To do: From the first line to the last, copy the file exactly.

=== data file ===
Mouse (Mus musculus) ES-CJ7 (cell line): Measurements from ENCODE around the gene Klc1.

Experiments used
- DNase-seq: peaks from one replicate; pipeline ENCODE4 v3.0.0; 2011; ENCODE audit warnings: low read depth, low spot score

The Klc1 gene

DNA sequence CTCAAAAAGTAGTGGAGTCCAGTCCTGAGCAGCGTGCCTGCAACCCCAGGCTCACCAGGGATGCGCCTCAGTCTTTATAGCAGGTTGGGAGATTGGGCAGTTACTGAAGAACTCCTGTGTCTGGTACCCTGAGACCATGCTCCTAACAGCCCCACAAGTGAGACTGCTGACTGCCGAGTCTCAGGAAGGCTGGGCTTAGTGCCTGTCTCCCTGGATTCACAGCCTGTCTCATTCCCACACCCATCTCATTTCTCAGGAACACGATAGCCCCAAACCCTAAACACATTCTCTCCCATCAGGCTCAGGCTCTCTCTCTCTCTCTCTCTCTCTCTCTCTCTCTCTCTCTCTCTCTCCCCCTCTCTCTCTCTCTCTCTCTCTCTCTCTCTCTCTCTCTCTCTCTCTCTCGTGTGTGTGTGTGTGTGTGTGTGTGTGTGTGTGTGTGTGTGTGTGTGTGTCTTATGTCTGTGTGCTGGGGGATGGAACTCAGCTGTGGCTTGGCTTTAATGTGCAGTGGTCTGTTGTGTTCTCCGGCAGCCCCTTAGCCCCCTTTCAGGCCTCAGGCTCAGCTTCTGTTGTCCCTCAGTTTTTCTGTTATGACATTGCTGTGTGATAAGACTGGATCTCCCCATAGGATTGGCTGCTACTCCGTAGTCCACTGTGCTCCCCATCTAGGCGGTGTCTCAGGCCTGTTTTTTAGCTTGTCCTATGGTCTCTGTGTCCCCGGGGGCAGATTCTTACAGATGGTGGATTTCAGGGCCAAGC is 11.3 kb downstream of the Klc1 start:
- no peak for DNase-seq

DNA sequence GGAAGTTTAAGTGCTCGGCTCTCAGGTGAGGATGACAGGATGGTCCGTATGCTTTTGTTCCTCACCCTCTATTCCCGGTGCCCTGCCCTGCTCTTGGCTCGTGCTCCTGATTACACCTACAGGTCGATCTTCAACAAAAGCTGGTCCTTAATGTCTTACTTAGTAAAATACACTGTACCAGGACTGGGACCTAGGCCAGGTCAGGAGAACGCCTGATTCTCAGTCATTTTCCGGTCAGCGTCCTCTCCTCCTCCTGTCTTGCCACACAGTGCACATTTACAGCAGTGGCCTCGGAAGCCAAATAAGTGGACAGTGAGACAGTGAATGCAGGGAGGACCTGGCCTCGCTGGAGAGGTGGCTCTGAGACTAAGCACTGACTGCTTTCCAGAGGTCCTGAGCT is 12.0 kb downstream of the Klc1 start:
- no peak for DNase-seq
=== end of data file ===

Mouse (Mus musculus) ES-CJ7 (cell line): Measurements from ENCODE around the gene Klc1.

Experiments used
- DNase-seq: peaks from one replicate; pipeline ENCODE4 v3.0.0; 2011; ENCODE audit warnings: low read depth, low spot score

The Klc1 gene

DNA sequence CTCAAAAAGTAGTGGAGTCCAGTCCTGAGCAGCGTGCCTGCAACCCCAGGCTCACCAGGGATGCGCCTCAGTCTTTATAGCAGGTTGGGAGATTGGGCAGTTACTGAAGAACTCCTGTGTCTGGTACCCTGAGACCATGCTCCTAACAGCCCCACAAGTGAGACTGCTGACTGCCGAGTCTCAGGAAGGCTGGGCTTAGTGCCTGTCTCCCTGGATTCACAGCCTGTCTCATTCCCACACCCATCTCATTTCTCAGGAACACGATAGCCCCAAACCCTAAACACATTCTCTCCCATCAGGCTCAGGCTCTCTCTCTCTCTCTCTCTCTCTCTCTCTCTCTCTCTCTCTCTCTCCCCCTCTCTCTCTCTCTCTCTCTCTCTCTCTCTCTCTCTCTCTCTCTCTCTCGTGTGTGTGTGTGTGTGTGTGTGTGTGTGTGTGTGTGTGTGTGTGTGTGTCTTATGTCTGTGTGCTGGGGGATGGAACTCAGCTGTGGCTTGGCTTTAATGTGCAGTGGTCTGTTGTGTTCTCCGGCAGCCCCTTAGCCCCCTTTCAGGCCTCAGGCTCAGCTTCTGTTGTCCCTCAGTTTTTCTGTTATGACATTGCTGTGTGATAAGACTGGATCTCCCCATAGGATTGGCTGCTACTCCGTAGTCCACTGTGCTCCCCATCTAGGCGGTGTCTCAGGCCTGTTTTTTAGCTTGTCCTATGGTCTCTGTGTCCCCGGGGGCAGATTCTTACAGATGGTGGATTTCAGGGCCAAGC is 11.3 kb downstream of the Klc1 start:
- no peak for DNase-seq

DNA sequence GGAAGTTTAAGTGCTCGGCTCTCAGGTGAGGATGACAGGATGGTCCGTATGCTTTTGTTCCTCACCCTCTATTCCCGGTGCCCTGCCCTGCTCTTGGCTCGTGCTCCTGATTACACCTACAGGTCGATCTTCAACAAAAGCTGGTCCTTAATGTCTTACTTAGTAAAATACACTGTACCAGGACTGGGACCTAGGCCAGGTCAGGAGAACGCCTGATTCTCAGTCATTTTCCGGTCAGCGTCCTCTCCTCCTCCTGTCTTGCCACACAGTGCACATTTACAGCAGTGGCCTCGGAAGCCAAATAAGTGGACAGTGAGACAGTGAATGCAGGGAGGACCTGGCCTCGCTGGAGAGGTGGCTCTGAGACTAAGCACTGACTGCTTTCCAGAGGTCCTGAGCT is 12.0 kb downstream of the Klc1 start:
- no peak for DNase-seq